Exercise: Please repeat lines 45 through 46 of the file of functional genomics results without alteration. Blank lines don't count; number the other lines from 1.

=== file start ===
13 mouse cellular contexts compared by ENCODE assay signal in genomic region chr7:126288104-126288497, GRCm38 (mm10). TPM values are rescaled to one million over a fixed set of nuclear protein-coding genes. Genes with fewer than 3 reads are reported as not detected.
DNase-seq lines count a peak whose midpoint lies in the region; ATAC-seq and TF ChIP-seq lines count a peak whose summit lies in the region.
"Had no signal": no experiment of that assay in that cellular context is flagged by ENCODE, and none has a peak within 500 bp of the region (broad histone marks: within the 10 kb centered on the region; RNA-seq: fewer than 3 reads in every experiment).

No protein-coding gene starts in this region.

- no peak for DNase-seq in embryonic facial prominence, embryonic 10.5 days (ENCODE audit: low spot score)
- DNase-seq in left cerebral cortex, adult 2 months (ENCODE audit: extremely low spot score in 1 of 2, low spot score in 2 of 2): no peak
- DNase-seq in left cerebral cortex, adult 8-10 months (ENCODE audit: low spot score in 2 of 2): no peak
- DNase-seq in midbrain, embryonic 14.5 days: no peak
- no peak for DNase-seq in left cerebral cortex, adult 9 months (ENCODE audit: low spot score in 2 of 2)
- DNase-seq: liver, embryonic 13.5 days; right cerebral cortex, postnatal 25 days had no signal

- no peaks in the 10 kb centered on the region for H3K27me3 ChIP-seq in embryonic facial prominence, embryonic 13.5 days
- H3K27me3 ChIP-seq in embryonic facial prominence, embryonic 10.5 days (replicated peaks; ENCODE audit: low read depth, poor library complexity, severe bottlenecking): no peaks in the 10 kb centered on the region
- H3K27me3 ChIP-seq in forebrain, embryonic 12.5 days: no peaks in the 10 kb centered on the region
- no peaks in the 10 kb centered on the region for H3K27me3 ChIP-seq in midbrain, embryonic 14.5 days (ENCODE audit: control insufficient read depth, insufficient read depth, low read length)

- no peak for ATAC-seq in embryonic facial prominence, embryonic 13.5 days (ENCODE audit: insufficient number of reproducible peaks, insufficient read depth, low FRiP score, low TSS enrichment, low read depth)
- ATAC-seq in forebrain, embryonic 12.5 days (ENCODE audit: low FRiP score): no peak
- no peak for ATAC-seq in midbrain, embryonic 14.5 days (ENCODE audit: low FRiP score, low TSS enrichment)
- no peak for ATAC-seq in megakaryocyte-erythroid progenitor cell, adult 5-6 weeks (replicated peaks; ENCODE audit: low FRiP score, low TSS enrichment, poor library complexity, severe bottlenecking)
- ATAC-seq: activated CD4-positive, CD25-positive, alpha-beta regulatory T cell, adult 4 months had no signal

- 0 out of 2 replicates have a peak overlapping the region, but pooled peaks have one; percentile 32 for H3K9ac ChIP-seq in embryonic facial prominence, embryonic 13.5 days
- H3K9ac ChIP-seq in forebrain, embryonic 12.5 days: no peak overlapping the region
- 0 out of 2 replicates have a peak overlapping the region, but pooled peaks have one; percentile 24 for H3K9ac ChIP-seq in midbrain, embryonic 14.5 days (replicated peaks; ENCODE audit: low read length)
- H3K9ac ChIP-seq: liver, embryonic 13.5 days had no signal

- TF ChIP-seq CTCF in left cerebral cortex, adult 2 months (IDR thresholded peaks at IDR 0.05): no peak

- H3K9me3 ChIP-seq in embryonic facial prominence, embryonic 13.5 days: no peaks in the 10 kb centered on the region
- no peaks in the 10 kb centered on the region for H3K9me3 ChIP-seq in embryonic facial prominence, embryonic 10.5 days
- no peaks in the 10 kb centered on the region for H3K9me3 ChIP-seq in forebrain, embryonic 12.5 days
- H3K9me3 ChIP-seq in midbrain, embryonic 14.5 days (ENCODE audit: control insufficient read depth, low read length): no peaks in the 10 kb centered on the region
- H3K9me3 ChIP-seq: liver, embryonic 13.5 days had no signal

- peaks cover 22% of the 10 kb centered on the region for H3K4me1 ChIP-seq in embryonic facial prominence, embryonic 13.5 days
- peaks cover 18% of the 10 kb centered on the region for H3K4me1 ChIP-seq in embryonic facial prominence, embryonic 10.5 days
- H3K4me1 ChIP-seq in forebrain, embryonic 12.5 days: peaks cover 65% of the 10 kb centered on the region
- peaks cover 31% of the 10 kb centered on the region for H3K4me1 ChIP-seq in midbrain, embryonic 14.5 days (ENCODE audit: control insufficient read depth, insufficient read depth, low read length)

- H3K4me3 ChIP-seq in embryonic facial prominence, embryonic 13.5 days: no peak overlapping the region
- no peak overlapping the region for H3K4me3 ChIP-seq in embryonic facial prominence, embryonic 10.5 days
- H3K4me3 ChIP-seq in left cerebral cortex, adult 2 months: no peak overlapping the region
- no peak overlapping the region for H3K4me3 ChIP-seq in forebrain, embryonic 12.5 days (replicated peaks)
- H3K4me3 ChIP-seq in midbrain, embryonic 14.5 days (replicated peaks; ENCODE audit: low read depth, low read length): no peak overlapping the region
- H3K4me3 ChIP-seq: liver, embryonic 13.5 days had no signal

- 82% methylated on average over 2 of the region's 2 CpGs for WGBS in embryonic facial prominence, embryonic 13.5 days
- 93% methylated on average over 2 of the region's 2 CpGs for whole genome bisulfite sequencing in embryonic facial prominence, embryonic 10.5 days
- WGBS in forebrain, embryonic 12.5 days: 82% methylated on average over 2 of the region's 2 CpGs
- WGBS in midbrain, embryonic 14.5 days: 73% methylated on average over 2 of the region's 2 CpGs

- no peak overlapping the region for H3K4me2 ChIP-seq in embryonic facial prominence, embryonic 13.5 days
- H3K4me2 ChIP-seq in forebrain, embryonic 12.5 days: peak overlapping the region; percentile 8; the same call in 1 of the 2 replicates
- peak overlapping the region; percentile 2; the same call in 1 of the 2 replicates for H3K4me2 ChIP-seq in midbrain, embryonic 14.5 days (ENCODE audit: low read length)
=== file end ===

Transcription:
- H3K4me2 ChIP-seq in forebrain, embryonic 12.5 days: peak overlapping the region; percentile 8; the same call in 1 of the 2 replicates
- peak overlapping the region; percentile 2; the same call in 1 of the 2 replicates for H3K4me2 ChIP-seq in midbrain, embryonic 14.5 days (ENCODE audit: low read length)